With the dawn of the new week, the six of them were sat around their usual table, having eaten their bread, where they now awaited the arrival of their daily visitor. As they waited, they spoke among themselves; Alyxandra smiled at Alceren, and when he detected it, he smiled back - through wordless communication, they remembered their speech the night before, their eyes showing a glimmer of the comfort they felt now. Having shared this smile for a few seconds, Alyxandra turned to Aveyna and began to speak with her, while Yvellen, despite her protest, determined to tell her every amusing story he could possible remember.
Telthar’rion brought with him his usual silence; he shifted his gaze little, looking nowhere and everywhere at the same time. Aveyna turned for a moment from her conversation with Alyxandra to follow the pathway of his sight and, finding it led her to nowhere in particular, stood up and walked to the tavern door, turned, and looked into the small looking-glass on the wall, playing with her hair, pretending that she had been looking for it all along. With his gaze still visible in the looking-glass, she continued to maneuver several strands of hair, unhappy with their mutiny with the rest of it - they had fallen out of her plait and she now hurriedly, truthfully tried to neaten them.
As she did so, she began to think on her face, tempted for a moment by a shadow of vanity. Her strange eyes, brown on red, stared back, frightened of their user’s judgements. Aveyna continued to look into the looking-glass, noticing Aranaytha still sat at the table, laughing, her rich hair framing her face in a flattering manner, seemingly effortlessly, her eyes alight with confidence, her smile delicate. A hint of jealousy entered Aveyna’s eyes, when Aranaytha stood up and walked to where Aveyna was standing, slipping between the counter and Aveyna herself. Beginning to primp and preen herself, she said, perhaps thoughtlessly, perhaps even with a hint of sarcasm,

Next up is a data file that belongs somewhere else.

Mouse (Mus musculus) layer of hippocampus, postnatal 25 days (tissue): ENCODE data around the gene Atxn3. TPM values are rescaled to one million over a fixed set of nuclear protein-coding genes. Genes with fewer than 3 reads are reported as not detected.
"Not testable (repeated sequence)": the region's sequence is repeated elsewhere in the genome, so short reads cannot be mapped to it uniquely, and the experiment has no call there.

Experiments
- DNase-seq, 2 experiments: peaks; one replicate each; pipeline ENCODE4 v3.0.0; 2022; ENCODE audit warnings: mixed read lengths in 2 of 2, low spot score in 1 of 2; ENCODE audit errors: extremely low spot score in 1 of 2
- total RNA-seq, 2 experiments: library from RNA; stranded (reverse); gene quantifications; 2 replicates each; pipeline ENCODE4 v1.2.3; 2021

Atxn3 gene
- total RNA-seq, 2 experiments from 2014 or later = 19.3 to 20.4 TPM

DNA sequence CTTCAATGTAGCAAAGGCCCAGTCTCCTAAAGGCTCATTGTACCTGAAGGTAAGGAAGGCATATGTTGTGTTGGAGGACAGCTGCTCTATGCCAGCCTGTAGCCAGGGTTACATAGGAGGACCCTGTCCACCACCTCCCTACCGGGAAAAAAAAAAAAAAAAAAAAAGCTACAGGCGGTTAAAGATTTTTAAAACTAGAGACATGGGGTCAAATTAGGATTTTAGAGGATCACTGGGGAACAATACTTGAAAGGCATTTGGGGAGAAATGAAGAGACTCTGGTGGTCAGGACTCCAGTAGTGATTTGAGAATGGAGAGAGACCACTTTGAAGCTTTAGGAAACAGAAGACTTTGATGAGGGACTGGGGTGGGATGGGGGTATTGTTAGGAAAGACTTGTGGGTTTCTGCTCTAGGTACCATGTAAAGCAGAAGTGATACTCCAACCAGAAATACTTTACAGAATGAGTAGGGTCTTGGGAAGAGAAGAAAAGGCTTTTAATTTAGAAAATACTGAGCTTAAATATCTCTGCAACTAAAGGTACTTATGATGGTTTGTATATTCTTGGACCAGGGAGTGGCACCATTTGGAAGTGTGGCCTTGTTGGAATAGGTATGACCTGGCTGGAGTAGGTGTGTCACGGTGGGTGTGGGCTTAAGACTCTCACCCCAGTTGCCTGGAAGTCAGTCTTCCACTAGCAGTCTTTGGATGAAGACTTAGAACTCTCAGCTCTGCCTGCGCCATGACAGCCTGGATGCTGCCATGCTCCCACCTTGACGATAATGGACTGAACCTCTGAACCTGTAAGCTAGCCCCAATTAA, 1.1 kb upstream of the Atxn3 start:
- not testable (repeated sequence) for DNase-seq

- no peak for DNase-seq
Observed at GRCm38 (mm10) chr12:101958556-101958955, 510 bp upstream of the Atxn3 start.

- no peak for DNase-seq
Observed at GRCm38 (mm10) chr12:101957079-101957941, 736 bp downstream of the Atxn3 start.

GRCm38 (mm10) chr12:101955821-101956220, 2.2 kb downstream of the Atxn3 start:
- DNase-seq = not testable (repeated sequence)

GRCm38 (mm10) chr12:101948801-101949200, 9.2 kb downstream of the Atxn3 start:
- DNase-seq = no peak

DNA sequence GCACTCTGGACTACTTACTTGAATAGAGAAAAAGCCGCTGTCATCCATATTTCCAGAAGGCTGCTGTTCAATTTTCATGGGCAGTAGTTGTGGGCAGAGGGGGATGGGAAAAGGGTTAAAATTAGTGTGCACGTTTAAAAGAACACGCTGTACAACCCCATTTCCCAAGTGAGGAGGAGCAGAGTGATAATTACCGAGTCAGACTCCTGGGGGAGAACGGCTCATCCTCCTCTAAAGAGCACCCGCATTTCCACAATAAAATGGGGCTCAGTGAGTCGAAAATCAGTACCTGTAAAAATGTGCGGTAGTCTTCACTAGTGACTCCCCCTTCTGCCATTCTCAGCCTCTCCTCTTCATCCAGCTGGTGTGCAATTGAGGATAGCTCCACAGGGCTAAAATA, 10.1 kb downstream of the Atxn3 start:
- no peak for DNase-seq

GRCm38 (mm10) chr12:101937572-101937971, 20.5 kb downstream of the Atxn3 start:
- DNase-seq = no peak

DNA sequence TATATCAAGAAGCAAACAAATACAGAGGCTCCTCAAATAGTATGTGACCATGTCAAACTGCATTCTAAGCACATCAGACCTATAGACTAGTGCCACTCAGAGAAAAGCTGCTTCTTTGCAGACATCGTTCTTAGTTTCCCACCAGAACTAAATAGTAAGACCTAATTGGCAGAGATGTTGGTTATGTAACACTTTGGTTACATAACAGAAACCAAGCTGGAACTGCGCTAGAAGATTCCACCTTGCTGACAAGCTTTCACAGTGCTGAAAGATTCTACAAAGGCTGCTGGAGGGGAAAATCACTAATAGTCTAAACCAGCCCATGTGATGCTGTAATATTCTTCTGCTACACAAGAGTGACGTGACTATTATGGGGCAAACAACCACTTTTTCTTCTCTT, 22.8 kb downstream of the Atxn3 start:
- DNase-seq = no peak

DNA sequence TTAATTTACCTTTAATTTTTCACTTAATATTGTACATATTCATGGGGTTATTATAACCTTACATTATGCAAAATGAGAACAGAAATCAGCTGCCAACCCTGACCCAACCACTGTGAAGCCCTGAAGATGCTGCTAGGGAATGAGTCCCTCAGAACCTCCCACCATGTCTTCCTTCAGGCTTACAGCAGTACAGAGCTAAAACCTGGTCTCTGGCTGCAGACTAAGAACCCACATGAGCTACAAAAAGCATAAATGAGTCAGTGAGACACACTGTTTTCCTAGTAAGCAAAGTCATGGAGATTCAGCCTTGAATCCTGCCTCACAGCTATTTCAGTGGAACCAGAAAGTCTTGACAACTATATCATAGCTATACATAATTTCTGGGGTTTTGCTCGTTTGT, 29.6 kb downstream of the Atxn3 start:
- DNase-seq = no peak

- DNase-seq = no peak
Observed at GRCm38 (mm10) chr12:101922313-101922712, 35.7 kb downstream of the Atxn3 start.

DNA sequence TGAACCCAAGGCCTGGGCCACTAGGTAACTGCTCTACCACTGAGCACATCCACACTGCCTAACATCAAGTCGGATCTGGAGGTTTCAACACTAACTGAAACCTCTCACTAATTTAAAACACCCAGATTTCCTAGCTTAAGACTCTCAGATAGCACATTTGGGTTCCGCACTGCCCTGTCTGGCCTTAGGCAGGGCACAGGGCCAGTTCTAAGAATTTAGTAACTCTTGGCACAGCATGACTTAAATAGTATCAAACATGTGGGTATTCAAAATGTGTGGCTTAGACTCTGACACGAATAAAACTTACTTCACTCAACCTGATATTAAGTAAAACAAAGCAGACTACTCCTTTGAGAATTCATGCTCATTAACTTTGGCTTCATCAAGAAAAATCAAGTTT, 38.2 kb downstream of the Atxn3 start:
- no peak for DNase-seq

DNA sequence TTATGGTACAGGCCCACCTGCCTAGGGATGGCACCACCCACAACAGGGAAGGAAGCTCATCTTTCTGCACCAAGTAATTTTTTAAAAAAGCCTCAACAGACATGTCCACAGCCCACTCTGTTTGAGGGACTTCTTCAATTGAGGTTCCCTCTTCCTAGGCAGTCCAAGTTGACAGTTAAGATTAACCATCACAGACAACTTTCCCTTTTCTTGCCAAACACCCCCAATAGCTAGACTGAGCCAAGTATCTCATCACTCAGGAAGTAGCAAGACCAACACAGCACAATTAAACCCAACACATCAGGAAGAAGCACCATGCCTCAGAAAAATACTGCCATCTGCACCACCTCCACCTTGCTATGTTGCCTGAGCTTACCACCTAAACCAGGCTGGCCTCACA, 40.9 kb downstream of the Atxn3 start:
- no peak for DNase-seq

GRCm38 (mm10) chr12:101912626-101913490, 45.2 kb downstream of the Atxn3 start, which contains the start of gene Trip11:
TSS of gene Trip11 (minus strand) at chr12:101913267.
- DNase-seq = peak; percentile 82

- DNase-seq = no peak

“Could you move back from the mirror, Aveyna? You’re taking up valuable space for those who could actually benefit from using it!” Aveyna, fearing that her voice would be broken if she tried to speak, simply nodded and made her way as gracefully as she could manage, to her seat. She found that she had no time to be disheartened, for no sooner had she done so did the tavern door open. In came the visitor for whom they had been waiting, clutching a rolled page of parchment to his chest, his face redder than usual, breathing heavily. He went to the table, subtly bowing his head and muttering,
“Lord Alceren, from my instructions, I can only imagine the urgency of this missive - I would ask you to take this into account.”
“I understand, thank you, Markus,” Alceren smiled, before adding, “you are free to go.” Markus smiled, nodded his head slowly, before asking Rupert for some water, a request to which he happily obliged. Having refreshed himself, he nodded again, before departing the inn, leaving Alceren to read the letter he had been sent. Aveyna came and sat by him, as she always did, awaiting his deliverance of the message’s contents.
The smile that Alceren wore now faded, his eyes losing for a moment that comfort which Alyxandra had granted him. Inhaling deeply, he licked his lips, and said, “I have been called to Valston to assist with her defense. But I must go alone.”